Publishers and Libraries: Some Questions Answered

As you know, I try not to update the blog at work, but this doesn’t mean that I don’t have a cheeky peek now and then to see if anyone has left comments. Today, I noticed emofalltrade’s comment on the Book Packagers post, and I thought it warranted a little research and a post. 

My comment on publishers and public libraries pertains to MNM. Just because MNM is a bit closed minded about its relationship with public libraries, it doesn’t mean that other publishers are ignorant of the impact public libraries have on sales and marketing. However, after a bit of research, it seems that the situation is not that simple.

All publishers, by law, must send a required number of copies of each publication to the copyright libraries in Britain. (The British Library, Cambridge University Library, The National Library of Scotland, The National Library of Wales and the Bodleian Library.) Some of these libraries only require one copy others up to five, so with each publication at least 20 free books are sent at the publisher’s expense. Because MNM is a Scottish publisher, we also send copies to the five University libraries and to several of the council district library services – all at our expanse. By the time this is done we’re looking at about 40 copies of each book, and quite a lot of money in postage. (I know, because it’s my job to send these books.)

While I understand that it is required by law to send copies to the Deposit Libraries, I didn’t understand why other libraries weren’t treated like a retailer? So, I went and asked NFEditor.

She said that it depends on the publisher. Some publishers work with what’s called a ‘Library Supplier’, who specialise in selling books to libraries (public, academic and corporate). Other publishers have ongoing contracts with libraries. Some publishers will send libraries books that aren’t selling well, and they just need to get rid of them before they go to pulp. She also added that academic publishers heavily rely on sales to libraries, so they concentrate on libraries sales. Also, some library councils wait to see if a certain book is checked out regularly, or if there is a constant waiting list, then they contact the publisher or the ‘Library Supplier’ to order multiple copies.

However, MNM is such a small publisher, and the library market would bring in very little revenue; so, it is better PR to have the books on the library shelves than to waste man-hours trying to sell to local lending libraries. Additionally, if one book is over budget, then it is our perogative to skip the local libraries.

The next question, do authors make royalties from library loans? The answer is a ‘yes’, but only a small amount. They get what’s called a PLR (Public Lending Right) on each book. This is a very small royalty received every time a book is checked out from the library. However, unlike revenue of retail book sales in which royalty is paid by the publisher, this PLR royalty is paid by the Department for Culture, Media and Sport. It is also up to the individual author to apply for a PLR. Therefore, once a publisher has placed a book at a library, they have nothing further to do with it.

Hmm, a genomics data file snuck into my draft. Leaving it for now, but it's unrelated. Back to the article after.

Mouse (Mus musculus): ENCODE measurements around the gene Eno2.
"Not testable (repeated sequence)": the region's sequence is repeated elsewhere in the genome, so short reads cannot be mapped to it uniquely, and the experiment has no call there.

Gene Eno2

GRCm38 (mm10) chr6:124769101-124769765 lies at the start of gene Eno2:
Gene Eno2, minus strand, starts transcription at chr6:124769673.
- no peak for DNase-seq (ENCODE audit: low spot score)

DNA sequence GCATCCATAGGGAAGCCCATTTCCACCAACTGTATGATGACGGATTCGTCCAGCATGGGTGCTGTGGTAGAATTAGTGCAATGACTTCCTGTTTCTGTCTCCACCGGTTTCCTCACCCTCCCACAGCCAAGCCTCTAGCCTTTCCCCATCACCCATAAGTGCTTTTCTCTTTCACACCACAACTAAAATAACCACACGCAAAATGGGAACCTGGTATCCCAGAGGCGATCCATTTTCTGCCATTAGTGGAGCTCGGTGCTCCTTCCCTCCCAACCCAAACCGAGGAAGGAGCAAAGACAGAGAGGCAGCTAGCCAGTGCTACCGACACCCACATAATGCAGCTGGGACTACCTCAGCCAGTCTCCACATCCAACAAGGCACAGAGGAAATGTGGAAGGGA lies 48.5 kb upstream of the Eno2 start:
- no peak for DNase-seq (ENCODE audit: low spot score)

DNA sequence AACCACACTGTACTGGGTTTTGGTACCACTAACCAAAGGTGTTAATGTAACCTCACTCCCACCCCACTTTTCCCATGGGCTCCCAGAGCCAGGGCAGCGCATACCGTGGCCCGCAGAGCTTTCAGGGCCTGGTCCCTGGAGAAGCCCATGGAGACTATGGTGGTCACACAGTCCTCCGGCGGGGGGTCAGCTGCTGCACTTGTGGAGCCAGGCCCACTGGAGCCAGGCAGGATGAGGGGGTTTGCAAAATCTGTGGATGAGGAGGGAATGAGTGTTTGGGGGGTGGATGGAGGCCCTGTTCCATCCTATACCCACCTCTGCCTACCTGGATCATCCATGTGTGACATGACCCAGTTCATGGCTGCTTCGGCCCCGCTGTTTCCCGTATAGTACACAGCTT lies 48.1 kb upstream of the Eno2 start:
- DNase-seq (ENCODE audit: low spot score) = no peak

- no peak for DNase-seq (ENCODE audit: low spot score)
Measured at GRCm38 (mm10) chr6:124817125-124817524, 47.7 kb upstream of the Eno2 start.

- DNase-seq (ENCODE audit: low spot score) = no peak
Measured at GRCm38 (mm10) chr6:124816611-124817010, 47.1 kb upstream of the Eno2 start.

With this in mind, a publisher would find no outright advantage to tracing statistics on library loans. However, other publishing companies seem to understand the marketing potential of libraries. With libraries offering downloads of e-books and the coalition government threatening to close libraries across the country (suggesting that they reopen as non-profits using volunteers, thus de-legitimising the profession of librarian), and with some University libraries cutting staff by as much as 80%, the role between libraries and publishers is strengthening. Yet it is challenging.

Stephen Page of Faber and Faber said in his speech, ‘Publishers, libraries and the future of the reading service’, that: ‘Authors and publishers cannot allow a universe in which ebooks can be accessed remotely for no charge without the strictest controls. To do so could undo the entire market for ebook sales. Unfortunately recent activities by some library authorities have only confirmed how potentially damaging e-book lending can be if allowed to operate without controls – some services were lending for remote downloads, without geographical restrictions.’ (Anyone interested in this topic must surely read his entire speech.)

It seems that ebooks are what is finally placing libraries under the nose of publishers (although, as Page stated, many publishers have already realized the strong marketing potential of libraries), and since MNM is only just now considering the use of ebooks, I am sure their awareness of how the library can/will play a role in distribution of ebooks is minimal. Obviously, that will need to change as MNM moves into a more digital format. (Despite the protests from some editors at MNM that ebooks are ‘just a phase’.)

All of this is new to me, so I’ve listed below a few more articles on the role of libraries and publishers. It is also important to note that this information predominately refers to the UK.

Restrictions on Library ebook Lending:
Authors fear Cut Library Income
Spending Cuts Put Library at Risk

PS-This post kind of felt like I was writing an essay for Uni. I actually do miss doing that.


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